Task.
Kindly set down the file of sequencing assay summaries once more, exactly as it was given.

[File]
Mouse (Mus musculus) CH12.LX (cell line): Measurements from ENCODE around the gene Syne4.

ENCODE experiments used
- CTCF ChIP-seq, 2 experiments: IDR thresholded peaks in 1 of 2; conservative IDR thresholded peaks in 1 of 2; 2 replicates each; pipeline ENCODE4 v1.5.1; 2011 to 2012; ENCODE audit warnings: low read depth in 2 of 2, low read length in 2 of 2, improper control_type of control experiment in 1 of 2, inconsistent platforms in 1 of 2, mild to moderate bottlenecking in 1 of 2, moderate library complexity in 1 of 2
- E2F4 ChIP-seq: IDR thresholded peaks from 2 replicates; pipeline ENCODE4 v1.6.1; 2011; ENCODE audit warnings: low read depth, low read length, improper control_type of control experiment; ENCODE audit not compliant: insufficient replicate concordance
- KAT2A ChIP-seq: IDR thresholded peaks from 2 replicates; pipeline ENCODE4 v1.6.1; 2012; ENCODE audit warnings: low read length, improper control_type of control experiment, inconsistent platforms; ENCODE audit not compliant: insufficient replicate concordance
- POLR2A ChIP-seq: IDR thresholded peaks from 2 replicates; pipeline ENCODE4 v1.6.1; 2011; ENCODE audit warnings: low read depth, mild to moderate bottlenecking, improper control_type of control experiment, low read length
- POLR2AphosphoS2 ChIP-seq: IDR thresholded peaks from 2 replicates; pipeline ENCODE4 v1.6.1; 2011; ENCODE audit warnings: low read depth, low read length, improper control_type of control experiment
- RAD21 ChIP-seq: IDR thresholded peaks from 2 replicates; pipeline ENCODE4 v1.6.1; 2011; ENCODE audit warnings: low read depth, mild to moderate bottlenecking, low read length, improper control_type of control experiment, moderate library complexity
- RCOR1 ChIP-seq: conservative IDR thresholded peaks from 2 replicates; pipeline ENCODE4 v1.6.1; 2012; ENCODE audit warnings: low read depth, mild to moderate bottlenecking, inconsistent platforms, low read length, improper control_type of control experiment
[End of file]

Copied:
Mouse (Mus musculus) CH12.LX (cell line): Measurements from ENCODE around the gene Syne4.

ENCODE experiments used
- CTCF ChIP-seq, 2 experiments: IDR thresholded peaks in 1 of 2; conservative IDR thresholded peaks in 1 of 2; 2 replicates each; pipeline ENCODE4 v1.5.1; 2011 to 2012; ENCODE audit warnings: low read depth in 2 of 2, low read length in 2 of 2, improper control_type of control experiment in 1 of 2, inconsistent platforms in 1 of 2, mild to moderate bottlenecking in 1 of 2, moderate library complexity in 1 of 2
- E2F4 ChIP-seq: IDR thresholded peaks from 2 replicates; pipeline ENCODE4 v1.6.1; 2011; ENCODE audit warnings: low read depth, low read length, improper control_type of control experiment; ENCODE audit not compliant: insufficient replicate concordance
- KAT2A ChIP-seq: IDR thresholded peaks from 2 replicates; pipeline ENCODE4 v1.6.1; 2012; ENCODE audit warnings: low read length, improper control_type of control experiment, inconsistent platforms; ENCODE audit not compliant: insufficient replicate concordance
- POLR2A ChIP-seq: IDR thresholded peaks from 2 replicates; pipeline ENCODE4 v1.6.1; 2011; ENCODE audit warnings: low read depth, mild to moderate bottlenecking, improper control_type of control experiment, low read length
- POLR2AphosphoS2 ChIP-seq: IDR thresholded peaks from 2 replicates; pipeline ENCODE4 v1.6.1; 2011; ENCODE audit warnings: low read depth, low read length, improper control_type of control experiment
- RAD21 ChIP-seq: IDR thresholded peaks from 2 replicates; pipeline ENCODE4 v1.6.1; 2011; ENCODE audit warnings: low read depth, mild to moderate bottlenecking, low read length, improper control_type of control experiment, moderate library complexity
- RCOR1 ChIP-seq: conservative IDR thresholded peaks from 2 replicates; pipeline ENCODE4 v1.6.1; 2012; ENCODE audit warnings: low read depth, mild to moderate bottlenecking, inconsistent platforms, low read length, improper control_type of control experiment